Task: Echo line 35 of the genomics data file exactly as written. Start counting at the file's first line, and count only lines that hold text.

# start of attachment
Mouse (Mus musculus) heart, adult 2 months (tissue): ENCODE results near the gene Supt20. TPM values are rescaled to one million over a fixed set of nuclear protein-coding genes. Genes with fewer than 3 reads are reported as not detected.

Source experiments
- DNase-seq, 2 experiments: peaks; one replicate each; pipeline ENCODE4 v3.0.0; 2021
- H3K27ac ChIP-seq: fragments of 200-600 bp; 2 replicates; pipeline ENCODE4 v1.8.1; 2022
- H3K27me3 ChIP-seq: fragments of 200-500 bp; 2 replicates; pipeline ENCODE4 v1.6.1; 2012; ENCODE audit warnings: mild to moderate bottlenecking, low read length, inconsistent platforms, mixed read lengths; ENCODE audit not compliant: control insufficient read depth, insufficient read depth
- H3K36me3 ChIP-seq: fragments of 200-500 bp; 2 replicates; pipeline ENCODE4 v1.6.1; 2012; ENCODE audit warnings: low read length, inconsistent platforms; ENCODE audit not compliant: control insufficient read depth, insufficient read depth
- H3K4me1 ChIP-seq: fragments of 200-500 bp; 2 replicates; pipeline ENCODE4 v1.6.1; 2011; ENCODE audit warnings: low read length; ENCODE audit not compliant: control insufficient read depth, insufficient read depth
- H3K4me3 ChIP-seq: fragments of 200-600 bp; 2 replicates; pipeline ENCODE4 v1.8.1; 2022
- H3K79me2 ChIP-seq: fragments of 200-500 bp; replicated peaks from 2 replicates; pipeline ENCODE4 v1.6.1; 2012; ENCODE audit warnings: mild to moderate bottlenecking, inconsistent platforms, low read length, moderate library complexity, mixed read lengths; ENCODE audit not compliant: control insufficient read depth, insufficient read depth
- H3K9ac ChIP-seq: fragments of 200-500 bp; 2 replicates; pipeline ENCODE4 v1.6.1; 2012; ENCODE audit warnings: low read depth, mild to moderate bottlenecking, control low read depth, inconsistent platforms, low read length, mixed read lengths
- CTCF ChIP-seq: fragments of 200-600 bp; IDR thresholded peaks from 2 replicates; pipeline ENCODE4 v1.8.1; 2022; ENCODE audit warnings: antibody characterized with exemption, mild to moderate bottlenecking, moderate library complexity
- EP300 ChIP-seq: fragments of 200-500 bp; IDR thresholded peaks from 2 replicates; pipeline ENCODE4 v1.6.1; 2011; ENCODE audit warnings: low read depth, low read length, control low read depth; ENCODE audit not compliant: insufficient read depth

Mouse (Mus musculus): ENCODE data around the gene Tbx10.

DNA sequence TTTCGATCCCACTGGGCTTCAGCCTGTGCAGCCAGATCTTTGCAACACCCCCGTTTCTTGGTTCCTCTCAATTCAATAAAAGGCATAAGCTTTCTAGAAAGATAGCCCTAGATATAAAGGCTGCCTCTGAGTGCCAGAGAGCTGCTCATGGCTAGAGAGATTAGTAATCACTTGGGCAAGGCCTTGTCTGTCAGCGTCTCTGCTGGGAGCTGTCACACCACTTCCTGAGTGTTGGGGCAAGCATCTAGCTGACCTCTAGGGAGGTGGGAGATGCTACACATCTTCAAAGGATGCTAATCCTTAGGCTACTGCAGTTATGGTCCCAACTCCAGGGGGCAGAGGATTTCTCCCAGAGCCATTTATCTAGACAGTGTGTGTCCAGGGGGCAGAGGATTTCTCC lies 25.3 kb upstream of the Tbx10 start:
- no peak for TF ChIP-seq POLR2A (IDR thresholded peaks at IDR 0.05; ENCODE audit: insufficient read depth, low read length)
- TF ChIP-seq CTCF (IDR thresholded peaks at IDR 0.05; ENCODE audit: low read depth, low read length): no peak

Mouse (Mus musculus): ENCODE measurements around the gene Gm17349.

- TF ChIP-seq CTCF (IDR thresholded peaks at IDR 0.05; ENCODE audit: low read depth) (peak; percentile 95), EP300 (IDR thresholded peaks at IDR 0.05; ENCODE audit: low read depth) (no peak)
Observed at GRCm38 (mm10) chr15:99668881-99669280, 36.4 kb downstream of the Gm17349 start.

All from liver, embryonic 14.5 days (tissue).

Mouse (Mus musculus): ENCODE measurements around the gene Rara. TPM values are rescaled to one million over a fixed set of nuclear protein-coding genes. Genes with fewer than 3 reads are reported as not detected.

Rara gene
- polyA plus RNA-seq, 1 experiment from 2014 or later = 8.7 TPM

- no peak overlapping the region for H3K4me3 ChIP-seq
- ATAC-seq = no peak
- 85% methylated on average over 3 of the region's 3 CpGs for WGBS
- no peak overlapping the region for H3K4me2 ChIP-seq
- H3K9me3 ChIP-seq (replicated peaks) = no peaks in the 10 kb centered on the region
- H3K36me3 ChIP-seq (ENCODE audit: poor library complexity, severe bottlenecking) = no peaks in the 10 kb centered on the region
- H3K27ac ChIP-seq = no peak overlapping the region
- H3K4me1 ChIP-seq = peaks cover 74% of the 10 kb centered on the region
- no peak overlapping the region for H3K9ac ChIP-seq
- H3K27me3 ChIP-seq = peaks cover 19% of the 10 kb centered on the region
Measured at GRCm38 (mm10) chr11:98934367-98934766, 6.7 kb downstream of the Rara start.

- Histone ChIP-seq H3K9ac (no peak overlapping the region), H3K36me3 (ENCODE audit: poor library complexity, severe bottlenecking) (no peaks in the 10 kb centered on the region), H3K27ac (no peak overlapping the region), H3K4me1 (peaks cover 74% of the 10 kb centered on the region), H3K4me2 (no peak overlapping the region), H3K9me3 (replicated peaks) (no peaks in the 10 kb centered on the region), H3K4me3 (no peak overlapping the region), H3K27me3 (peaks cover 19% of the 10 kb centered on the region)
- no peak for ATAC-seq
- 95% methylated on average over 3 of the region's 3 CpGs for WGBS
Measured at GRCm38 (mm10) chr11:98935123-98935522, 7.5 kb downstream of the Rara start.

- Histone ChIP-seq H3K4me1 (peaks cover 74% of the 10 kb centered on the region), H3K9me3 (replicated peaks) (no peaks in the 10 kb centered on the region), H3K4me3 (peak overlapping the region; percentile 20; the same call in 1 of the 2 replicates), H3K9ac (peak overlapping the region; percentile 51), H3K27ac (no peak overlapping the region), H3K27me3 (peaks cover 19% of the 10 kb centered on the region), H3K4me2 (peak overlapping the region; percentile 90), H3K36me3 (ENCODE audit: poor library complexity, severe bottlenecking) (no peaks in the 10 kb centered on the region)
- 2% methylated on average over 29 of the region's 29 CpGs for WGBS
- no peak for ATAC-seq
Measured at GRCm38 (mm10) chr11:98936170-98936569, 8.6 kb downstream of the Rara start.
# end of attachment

- Histone ChIP-seq H3K9ac (no peak overlapping the region), H3K36me3 (ENCODE audit: poor library complexity, severe bottlenecking) (no peaks in the 10 kb centered on the region), H3K27ac (no peak overlapping the region), H3K4me1 (peaks cover 74% of the 10 kb centered on the region), H3K4me2 (no peak overlapping the region), H3K9me3 (replicated peaks) (no peaks in the 10 kb centered on the region), H3K4me3 (no peak overlapping the region), H3K27me3 (peaks cover 19% of the 10 kb centered on the region)